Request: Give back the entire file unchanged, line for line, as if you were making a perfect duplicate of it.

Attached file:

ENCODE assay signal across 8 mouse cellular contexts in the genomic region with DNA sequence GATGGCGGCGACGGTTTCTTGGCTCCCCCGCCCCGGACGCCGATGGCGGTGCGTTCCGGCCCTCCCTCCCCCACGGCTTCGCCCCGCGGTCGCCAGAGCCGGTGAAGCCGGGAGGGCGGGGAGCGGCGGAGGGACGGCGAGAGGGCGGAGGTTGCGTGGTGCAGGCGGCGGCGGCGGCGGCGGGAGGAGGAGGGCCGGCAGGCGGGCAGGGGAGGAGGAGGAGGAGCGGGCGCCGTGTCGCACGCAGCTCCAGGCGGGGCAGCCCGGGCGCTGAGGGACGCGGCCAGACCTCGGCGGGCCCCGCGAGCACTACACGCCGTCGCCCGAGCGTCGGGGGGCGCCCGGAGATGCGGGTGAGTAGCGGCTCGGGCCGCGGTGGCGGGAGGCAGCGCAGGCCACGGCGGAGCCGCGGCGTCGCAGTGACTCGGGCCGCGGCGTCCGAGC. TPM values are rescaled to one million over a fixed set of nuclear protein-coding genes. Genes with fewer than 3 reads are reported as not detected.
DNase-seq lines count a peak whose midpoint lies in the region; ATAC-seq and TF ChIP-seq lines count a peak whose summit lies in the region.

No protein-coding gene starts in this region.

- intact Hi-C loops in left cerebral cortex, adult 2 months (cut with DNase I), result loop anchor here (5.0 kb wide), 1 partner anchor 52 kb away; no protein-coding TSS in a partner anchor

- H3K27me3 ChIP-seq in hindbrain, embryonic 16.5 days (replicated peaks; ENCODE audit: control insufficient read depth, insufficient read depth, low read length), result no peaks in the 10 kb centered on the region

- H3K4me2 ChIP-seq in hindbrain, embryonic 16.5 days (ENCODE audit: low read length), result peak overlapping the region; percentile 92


ENCODE assay signal across 8 mouse cellular contexts in the genomic region with DNA sequence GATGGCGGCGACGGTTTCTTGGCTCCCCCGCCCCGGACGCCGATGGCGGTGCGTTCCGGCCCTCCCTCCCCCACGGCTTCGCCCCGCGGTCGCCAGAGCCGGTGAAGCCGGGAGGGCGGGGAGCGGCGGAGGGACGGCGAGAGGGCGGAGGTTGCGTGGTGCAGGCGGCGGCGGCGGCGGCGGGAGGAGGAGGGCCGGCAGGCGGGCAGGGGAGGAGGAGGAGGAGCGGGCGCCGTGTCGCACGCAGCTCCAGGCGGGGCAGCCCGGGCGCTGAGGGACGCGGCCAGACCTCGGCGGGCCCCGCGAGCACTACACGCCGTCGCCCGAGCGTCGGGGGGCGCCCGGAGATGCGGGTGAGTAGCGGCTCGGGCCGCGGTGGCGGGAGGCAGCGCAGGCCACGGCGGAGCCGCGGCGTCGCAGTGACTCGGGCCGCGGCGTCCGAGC. TPM values are rescaled to one million over a fixed set of nuclear protein-coding genes. Genes with fewer than 3 reads are reported as not detected.
DNase-seq lines count a peak whose midpoint lies in the region; ATAC-seq and TF ChIP-seq lines count a peak whose summit lies in the region.

No protein-coding gene starts in this region.

- intact Hi-C loops in left cerebral cortex, adult 2 months (cut with DNase I), result loop anchor here (5.0 kb wide), 1 partner anchor 52 kb away; no protein-coding TSS in a partner anchor

- H3K27me3 ChIP-seq in hindbrain, embryonic 16.5 days (replicated peaks; ENCODE audit: control insufficient read depth, insufficient read depth, low read length), result no peaks in the 10 kb centered on the region

- H3K4me2 ChIP-seq in hindbrain, embryonic 16.5 days (ENCODE audit: low read length), result peak overlapping the region; percentile 92